Allendale Columbia High School - Clavus Yearbook (Rochester, NY)

 - Class of 1954

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Allendale Columbia High School - Clavus Yearbook (Rochester, NY) online yearbook collection, 1954 Edition, Cover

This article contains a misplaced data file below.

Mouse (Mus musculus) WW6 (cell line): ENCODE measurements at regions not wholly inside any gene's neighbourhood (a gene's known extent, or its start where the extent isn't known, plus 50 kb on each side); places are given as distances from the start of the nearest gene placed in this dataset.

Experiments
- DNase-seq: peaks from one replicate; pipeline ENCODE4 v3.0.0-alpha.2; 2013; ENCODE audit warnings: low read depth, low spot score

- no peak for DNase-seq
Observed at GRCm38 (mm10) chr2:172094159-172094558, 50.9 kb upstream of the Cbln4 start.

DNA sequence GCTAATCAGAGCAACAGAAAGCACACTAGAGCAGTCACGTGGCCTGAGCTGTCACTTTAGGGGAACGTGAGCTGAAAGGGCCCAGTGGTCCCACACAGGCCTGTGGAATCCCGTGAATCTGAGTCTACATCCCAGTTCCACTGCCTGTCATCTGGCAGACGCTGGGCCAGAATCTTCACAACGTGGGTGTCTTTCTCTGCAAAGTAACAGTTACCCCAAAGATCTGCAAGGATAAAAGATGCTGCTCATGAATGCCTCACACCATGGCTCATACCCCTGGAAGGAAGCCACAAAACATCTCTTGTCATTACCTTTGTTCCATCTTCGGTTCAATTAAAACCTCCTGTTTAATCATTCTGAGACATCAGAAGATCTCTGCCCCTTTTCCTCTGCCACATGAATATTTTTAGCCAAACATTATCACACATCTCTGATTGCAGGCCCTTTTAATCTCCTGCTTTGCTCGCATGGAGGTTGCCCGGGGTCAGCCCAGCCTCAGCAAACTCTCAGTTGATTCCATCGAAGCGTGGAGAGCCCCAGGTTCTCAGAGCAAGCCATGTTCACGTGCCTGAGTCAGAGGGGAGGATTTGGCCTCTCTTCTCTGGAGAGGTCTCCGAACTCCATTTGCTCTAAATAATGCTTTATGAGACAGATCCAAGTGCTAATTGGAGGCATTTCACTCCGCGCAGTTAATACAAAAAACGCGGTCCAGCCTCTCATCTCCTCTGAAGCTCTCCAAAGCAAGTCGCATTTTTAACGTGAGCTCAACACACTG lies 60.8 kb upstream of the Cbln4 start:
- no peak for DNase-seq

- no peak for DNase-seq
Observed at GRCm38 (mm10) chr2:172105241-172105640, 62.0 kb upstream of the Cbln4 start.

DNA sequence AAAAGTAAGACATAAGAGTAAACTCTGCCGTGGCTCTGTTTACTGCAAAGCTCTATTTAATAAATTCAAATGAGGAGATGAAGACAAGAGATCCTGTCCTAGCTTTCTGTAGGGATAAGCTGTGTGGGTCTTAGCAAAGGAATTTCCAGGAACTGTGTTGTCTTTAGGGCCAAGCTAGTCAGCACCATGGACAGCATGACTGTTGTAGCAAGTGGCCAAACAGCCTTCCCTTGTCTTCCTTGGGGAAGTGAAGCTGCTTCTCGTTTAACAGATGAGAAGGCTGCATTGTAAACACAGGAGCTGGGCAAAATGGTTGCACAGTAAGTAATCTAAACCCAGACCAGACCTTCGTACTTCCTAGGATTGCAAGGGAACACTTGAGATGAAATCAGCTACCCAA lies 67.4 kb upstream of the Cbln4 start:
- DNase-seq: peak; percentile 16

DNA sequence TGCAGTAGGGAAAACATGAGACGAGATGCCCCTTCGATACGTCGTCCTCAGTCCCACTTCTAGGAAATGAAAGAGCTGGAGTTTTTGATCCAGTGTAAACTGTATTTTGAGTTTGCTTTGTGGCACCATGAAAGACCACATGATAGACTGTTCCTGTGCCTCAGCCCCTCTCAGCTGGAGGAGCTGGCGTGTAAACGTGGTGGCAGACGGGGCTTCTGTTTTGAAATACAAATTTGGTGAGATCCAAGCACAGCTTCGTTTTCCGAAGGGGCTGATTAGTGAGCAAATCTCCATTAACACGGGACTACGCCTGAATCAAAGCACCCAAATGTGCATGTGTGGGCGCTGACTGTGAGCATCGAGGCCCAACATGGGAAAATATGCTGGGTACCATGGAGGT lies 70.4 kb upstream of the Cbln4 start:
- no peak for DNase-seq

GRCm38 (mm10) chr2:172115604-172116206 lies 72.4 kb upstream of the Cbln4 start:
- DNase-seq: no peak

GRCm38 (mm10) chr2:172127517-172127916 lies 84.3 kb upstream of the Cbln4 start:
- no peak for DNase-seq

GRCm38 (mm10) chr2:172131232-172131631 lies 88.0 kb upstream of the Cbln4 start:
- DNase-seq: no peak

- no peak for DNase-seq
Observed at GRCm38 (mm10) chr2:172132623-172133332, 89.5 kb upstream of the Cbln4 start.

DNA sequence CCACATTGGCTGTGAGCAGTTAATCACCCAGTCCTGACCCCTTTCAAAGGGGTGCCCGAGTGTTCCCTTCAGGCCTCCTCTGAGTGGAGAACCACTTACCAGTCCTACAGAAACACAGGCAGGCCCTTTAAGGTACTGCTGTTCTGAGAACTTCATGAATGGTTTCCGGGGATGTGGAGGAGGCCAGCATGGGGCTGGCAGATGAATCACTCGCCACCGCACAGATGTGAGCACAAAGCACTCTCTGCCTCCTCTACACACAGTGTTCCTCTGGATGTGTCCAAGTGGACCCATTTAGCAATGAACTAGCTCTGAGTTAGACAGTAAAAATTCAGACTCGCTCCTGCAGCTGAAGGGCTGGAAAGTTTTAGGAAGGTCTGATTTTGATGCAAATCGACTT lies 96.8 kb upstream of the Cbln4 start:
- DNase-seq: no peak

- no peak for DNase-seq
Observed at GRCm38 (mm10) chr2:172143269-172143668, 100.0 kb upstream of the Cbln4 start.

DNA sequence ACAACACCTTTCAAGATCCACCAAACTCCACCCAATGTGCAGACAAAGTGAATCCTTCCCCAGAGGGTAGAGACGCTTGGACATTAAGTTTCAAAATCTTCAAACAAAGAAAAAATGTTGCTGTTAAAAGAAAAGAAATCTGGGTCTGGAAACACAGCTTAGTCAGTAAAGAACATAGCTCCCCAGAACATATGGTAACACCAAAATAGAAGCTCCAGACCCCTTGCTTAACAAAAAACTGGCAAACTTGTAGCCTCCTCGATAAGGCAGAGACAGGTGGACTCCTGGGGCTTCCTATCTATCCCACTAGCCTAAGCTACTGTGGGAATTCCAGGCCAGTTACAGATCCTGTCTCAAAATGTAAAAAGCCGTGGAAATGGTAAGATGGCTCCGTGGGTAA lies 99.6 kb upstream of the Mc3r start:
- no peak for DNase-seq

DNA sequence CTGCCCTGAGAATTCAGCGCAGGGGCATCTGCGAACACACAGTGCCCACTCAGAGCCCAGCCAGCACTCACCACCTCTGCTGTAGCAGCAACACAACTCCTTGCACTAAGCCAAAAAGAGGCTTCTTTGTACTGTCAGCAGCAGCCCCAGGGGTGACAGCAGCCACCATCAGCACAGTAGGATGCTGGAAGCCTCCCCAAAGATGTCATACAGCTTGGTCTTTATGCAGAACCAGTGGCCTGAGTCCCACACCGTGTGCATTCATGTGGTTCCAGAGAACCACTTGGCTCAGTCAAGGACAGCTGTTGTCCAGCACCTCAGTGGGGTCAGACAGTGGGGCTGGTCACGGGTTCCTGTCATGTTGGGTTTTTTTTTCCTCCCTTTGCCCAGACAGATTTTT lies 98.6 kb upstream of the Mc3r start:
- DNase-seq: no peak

Cover



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Text from Pages 1 - 98 of the 1954 volume: